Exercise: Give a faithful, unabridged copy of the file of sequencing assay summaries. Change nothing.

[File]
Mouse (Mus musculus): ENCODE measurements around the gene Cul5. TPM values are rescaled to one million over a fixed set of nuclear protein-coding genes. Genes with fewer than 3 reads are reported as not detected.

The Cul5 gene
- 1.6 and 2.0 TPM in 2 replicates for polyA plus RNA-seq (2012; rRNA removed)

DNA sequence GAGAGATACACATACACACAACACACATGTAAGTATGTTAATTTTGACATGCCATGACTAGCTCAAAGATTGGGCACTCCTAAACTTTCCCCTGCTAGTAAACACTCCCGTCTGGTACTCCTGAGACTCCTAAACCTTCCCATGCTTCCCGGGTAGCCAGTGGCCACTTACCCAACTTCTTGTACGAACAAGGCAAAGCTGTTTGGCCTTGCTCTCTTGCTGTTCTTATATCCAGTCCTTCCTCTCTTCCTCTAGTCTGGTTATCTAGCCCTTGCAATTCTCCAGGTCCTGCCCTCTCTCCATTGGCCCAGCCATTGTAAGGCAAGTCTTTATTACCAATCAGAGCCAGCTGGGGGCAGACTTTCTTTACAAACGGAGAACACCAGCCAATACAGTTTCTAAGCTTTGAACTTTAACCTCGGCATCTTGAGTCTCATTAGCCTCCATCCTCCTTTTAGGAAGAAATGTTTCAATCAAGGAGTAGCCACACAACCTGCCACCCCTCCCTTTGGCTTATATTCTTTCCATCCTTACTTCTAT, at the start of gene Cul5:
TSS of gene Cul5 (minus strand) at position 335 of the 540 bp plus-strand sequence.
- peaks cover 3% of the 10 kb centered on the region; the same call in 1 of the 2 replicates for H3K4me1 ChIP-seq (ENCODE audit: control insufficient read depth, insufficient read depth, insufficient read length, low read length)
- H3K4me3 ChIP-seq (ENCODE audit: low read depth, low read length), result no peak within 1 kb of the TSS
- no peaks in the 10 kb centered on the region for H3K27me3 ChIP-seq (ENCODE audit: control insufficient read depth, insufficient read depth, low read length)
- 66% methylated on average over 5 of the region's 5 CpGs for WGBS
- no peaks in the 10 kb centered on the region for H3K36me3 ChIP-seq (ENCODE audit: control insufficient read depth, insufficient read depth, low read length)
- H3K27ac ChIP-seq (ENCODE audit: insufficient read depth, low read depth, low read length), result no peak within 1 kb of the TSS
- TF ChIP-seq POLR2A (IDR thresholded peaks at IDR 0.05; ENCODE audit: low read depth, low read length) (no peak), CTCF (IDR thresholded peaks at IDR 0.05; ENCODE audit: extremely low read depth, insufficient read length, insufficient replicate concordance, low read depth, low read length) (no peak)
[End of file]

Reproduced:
Mouse (Mus musculus): ENCODE measurements around the gene Cul5. TPM values are rescaled to one million over a fixed set of nuclear protein-coding genes. Genes with fewer than 3 reads are reported as not detected.

The Cul5 gene
- 1.6 and 2.0 TPM in 2 replicates for polyA plus RNA-seq (2012; rRNA removed)

DNA sequence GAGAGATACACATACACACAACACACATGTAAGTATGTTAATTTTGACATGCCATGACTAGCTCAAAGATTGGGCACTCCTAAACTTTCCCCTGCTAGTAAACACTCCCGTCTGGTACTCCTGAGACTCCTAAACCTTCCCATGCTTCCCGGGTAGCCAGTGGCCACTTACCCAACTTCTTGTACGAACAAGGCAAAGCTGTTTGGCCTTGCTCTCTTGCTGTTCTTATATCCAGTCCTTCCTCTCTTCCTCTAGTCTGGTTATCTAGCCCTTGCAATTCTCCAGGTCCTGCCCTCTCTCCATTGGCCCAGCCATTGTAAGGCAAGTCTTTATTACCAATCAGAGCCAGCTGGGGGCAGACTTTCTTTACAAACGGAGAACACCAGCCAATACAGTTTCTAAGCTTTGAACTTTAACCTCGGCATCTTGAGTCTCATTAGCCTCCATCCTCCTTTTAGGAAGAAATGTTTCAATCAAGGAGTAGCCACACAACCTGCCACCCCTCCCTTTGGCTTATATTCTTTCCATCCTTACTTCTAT, at the start of gene Cul5:
TSS of gene Cul5 (minus strand) at position 335 of the 540 bp plus-strand sequence.
- peaks cover 3% of the 10 kb centered on the region; the same call in 1 of the 2 replicates for H3K4me1 ChIP-seq (ENCODE audit: control insufficient read depth, insufficient read depth, insufficient read length, low read length)
- H3K4me3 ChIP-seq (ENCODE audit: low read depth, low read length), result no peak within 1 kb of the TSS
- no peaks in the 10 kb centered on the region for H3K27me3 ChIP-seq (ENCODE audit: control insufficient read depth, insufficient read depth, low read length)
- 66% methylated on average over 5 of the region's 5 CpGs for WGBS
- no peaks in the 10 kb centered on the region for H3K36me3 ChIP-seq (ENCODE audit: control insufficient read depth, insufficient read depth, low read length)
- H3K27ac ChIP-seq (ENCODE audit: insufficient read depth, low read depth, low read length), result no peak within 1 kb of the TSS
- TF ChIP-seq POLR2A (IDR thresholded peaks at IDR 0.05; ENCODE audit: low read depth, low read length) (no peak), CTCF (IDR thresholded peaks at IDR 0.05; ENCODE audit: extremely low read depth, insufficient read length, insufficient replicate concordance, low read depth, low read length) (no peak)